I think I should be able to relate to these people, as a world-class slacker, but the characters lack likability. This is not the fault of the cast members, who are very good- it’s just that the protagonists (except Daffi, who seems pretty sweet for all her drama) take bitchiness to a whole new level. Sometimes their bile is funny, but mostly not so much. I guess this is kind of the point; to humanize the military in far away countries that people generally picture as dramatic or extreme by portraying their raucous, even silly set-backs and foibles. And the film is not a bad effort by a  long shot.

But there’s a crisis of tone at play here, as evidenced by the scene where the Daffi and Zohar beat the living shit out of each other when Daffi threatens to delete her former friend’s much-loved collection of online games from the military PC. The situation is absurd, and I guess they’re going for comedy, but by the end the girls are full of staples from a staple-gun attack and bloody. Not only that, but one girl tries to actually strangle the other with a length of cord. So, it’s a bit too dark to be slapstick, but is it supposed to be dramatic? (we’ve got to remember that the fight was over some video games, which is ridiculousness if I ever saw it.)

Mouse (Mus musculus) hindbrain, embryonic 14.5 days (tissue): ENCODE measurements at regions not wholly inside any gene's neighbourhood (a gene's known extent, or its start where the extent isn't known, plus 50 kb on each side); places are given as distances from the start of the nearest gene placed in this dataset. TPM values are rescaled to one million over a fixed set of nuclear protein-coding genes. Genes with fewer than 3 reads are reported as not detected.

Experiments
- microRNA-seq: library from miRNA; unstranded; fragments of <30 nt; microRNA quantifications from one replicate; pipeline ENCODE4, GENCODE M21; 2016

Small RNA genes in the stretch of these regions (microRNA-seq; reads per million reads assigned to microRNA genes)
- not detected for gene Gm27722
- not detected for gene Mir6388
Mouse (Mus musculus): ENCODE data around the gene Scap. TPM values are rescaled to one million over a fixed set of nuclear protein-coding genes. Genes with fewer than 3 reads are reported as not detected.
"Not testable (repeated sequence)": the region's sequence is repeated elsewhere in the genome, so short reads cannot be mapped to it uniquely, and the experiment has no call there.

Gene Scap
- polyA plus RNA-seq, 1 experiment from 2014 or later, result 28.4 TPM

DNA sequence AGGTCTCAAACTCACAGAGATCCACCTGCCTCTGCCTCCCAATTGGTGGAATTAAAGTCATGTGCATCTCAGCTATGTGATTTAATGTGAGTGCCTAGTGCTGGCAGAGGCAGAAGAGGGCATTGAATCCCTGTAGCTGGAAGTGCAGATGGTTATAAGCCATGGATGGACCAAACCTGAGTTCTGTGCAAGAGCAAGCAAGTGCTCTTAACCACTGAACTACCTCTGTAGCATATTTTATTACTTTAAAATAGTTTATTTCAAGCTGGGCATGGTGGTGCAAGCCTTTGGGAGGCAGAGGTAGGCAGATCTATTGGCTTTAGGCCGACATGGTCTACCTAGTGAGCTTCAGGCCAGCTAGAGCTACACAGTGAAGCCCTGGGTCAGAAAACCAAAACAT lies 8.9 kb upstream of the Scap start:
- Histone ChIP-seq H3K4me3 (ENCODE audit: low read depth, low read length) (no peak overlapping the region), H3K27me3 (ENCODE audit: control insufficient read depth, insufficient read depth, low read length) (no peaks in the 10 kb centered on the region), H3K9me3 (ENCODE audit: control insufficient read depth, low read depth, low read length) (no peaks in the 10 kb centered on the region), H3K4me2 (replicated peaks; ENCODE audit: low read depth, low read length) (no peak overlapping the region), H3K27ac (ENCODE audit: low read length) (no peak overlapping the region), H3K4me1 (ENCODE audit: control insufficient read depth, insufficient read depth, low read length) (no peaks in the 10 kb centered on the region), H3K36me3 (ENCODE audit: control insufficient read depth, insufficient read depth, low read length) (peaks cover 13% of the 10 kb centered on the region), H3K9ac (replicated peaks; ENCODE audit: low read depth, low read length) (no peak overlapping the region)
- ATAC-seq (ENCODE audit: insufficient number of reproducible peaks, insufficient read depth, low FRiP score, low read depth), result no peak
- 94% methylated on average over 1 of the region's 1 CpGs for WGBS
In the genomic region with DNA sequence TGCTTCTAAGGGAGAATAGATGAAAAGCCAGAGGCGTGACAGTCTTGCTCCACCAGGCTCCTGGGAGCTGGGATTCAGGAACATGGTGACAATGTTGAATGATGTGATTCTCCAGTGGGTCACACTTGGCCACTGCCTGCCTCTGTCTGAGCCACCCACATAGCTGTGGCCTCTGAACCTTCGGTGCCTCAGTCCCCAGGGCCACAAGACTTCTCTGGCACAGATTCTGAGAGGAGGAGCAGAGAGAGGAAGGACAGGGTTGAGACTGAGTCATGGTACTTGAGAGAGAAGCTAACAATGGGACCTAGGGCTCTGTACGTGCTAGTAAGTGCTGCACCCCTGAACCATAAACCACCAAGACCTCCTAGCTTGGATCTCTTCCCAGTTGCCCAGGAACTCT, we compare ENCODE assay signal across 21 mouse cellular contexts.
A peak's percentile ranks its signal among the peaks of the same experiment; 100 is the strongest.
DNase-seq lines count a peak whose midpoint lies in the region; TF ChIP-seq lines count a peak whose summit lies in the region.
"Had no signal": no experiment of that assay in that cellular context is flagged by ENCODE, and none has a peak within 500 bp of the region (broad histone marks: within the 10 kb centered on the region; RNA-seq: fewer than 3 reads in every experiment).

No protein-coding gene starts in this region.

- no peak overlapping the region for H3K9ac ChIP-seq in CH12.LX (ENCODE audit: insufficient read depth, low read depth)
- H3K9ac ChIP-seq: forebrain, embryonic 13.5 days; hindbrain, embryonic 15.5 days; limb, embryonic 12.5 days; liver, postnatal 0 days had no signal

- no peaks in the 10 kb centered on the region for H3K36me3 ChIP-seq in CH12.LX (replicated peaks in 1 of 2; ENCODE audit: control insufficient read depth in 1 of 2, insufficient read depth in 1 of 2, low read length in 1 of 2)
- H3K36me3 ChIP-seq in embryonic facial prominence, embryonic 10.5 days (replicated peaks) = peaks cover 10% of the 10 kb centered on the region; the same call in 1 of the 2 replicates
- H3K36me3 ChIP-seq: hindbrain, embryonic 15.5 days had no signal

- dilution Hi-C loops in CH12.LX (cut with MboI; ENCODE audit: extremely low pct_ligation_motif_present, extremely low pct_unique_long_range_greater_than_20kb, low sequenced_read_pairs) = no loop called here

Is Zero Motivation a comedy? An attempt at dark and cynical absurdity? A drama with humorous elements? In the end, it’s just so hard to tell. I found myself chuckling a few times, but other times it seemed astonishingly dark but didn’t have the seriousness to be a drama. I love black comedies if they’re done right, but I’m just not sure this one is. Ultimately it’s just a curiosity (albeit a well-acted and competently written one) about raging estrogen and histrionic back-stabbing in a military facility for women. Which is not in of itself funny.